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At first glance the title may seem a bit over the top, but as the author explores the network on these pages, it becomes clear that his warning is as apt now as when the book was first published. Each chapter examines a leftwing group and its modus operandi. The real action started after the Democratic defeat of 2002 and York shows how the strange coalition of leftist operatives tried to circumvent the McCain-Feingold Reform Bill through the use of 527 organizations. They had much more money, but mercifully these far-left 527s only reinforced the beliefs of the converted and if anything, alienated centrist voters.

Another failed tactic was the Michael Moore mockumentary Fahrenheit 9/11. York examines the income it generated and comes to the conclusion that it had high attendance figures only in the liberal urban areas. In the rest of the country it was a monumental flop. Its rival at the time, The Passion Of The Christ, was far more successful and will stand the test of time. And then there was Talk Radio. By now everybody knows that the leftist Air America has gone belly up. It has disappeared off the radar even in places like New York City.

The people behind this cultish coalition includes eccentric billionaires like George Soros, hosts of Democratic Party operatives and politicians, groups like MoveOn and America Coming Together, academics, Hollywood celebrities and think tanks like The Center for American Progress. Of course, they had no clear policies or original ideas. A trenchant quote from a disillusioned activist sums it up: "Just getting larger amplifiers doesn't make the music any better." Exactly!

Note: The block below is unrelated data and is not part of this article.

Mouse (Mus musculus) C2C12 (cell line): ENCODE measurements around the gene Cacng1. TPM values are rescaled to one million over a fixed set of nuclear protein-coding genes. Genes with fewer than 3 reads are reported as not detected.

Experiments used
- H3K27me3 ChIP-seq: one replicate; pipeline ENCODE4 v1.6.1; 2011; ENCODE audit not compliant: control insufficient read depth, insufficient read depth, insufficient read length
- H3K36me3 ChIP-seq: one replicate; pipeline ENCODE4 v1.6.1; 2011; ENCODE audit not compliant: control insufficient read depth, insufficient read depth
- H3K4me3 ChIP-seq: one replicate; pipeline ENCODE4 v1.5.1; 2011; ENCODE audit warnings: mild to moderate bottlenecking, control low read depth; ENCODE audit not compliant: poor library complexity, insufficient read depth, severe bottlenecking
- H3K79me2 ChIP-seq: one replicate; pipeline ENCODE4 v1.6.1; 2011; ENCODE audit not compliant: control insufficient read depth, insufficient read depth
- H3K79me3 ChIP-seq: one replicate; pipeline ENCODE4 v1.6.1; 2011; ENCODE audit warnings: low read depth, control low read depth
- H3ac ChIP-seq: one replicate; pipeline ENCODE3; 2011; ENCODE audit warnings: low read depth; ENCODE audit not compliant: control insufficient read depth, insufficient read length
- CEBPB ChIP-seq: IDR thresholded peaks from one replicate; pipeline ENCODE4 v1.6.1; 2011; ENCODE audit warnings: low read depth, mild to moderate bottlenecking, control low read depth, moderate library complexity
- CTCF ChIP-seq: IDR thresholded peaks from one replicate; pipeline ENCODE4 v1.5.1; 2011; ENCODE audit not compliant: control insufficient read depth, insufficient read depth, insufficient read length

York tries to make sense out of Soros' behaviour from many interesting angles. Ultimately the weirdo billionaire gave away $27 million for nothing. Serves him right. This might even have helped stimulate the economy in a minor way so let's be grateful for small mercies. The most fascinating part of the book is where York examines the psychological motives behind this leftwing network. It is mainly hatred of President Bush and it functions very much like a mind-control cult. But impotent rage does not win elections and instead alienates decent people.

This book illuminates the deepest recesses of the leftwing swamp and it does so in a most measured, intelligent and entertaining way. The Vast Left Wing Conspiracy is a very valuable guide and reference work to a dangerous and sinister force in American politics. For more information on various aspects of the Left, I highly recommend Sinisterism by Bruce Walker, Godless: The Church Of Liberalism by Ann Coulter, Liberal Fascism by Jonah Goldberg, The Professors and Unholy Alliance by David Horowitz, Unhinged by Michelle Malkin and The Death Of Right And Wrong by Tammy Bruce. It is of cardinal importance that all people of goodwill become informed of both the external and internal dangers facing America.
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